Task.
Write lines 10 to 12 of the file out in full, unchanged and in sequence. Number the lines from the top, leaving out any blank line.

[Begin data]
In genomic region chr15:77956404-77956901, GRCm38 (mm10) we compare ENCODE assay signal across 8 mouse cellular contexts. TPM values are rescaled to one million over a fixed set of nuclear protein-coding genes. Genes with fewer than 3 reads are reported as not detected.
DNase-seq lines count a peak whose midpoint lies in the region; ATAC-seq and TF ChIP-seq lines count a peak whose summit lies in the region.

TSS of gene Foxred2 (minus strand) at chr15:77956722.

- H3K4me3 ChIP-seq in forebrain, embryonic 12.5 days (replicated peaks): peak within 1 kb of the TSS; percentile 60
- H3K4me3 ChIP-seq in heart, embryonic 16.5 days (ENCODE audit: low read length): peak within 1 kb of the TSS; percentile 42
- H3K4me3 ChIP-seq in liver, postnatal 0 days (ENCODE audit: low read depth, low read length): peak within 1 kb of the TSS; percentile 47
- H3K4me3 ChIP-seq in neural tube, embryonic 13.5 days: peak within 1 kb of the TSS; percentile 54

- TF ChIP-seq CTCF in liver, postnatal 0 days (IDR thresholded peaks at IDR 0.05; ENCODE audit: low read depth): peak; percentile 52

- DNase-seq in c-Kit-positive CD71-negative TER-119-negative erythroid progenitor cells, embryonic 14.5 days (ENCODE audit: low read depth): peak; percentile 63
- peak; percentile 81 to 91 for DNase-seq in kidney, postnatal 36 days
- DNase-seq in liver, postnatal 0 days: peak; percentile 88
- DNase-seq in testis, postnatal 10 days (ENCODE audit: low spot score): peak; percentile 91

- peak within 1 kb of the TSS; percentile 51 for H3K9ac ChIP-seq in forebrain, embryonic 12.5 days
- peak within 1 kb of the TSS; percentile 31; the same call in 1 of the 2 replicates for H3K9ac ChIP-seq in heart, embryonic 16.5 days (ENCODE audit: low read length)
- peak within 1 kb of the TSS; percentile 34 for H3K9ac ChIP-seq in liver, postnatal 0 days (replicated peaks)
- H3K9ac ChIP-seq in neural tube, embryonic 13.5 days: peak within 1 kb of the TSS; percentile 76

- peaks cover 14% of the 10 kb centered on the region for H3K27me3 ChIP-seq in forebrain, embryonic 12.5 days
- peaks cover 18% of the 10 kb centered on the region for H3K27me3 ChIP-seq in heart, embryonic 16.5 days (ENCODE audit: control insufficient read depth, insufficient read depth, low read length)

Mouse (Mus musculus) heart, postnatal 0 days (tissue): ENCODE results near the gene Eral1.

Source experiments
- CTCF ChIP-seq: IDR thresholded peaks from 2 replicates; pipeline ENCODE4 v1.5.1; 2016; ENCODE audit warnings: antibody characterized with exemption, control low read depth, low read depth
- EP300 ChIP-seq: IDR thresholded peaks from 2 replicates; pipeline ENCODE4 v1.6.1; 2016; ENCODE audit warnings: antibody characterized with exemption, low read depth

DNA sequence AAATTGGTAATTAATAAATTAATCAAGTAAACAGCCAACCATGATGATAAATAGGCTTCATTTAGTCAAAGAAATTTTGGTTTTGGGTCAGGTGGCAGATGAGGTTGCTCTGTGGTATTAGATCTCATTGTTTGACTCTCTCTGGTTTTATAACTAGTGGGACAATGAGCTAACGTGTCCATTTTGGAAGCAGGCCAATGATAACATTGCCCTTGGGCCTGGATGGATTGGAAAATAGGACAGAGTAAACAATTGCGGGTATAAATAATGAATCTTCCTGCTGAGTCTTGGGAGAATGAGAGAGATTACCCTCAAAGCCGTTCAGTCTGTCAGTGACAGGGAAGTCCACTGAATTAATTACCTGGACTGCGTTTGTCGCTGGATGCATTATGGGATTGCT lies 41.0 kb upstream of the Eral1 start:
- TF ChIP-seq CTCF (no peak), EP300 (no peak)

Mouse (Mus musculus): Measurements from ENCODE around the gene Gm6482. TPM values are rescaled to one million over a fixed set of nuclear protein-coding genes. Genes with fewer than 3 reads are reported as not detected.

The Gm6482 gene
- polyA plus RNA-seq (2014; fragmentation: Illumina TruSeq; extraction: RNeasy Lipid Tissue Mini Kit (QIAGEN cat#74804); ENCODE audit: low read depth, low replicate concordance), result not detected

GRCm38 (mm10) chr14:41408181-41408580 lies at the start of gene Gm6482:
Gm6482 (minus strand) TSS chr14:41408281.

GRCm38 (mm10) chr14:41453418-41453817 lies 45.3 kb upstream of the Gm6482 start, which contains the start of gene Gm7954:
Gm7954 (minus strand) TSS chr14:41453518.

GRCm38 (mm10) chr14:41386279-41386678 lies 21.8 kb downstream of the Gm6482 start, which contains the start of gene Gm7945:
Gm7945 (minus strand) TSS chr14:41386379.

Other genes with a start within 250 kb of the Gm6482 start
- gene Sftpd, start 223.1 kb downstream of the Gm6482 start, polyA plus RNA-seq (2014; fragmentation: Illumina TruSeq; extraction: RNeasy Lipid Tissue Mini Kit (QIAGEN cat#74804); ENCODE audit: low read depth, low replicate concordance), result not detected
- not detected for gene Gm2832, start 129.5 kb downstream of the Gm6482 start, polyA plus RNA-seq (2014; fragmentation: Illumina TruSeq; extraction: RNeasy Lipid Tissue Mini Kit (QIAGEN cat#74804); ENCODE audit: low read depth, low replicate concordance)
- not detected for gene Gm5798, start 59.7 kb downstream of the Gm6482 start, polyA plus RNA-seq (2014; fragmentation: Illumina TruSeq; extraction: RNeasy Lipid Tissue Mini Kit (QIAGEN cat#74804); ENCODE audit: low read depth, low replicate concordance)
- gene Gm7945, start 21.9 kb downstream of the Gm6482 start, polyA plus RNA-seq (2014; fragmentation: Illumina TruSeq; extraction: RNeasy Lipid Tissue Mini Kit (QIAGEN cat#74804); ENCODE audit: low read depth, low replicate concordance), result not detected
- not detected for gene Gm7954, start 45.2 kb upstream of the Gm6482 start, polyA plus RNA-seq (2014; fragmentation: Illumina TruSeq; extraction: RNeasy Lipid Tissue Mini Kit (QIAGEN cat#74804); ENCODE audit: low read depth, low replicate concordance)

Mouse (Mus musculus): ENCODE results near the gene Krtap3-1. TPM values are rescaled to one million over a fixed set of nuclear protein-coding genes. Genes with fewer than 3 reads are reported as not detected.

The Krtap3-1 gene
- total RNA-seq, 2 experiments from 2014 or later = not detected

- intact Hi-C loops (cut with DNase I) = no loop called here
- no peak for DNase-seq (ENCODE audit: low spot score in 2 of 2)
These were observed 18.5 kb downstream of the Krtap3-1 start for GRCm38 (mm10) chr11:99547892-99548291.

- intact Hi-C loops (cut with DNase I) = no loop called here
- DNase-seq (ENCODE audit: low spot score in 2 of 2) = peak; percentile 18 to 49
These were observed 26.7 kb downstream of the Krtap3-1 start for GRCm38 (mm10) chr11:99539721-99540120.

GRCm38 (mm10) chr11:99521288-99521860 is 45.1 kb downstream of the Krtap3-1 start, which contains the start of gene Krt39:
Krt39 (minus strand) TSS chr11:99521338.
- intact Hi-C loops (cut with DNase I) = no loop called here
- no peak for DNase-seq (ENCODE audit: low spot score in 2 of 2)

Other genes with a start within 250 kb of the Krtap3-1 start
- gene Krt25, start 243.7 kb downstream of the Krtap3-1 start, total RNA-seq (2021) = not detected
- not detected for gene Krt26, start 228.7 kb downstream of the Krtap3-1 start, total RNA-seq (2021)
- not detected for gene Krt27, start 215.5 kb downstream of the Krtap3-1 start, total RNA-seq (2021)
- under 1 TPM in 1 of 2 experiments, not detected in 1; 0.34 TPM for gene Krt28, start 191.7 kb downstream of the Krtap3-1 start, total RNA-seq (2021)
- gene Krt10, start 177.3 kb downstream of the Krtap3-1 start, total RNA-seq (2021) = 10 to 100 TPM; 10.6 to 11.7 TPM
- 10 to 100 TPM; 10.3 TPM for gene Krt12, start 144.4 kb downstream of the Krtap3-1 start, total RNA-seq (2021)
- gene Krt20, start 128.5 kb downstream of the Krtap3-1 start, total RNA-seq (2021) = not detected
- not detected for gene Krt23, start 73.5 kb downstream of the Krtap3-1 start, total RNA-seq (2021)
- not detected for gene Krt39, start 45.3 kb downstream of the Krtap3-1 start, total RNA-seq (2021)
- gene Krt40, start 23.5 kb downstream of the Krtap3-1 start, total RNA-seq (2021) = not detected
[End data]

- peak; percentile 81 to 91 for DNase-seq in kidney, postnatal 36 days
- DNase-seq in liver, postnatal 0 days: peak; percentile 88
- DNase-seq in testis, postnatal 10 days (ENCODE audit: low spot score): peak; percentile 91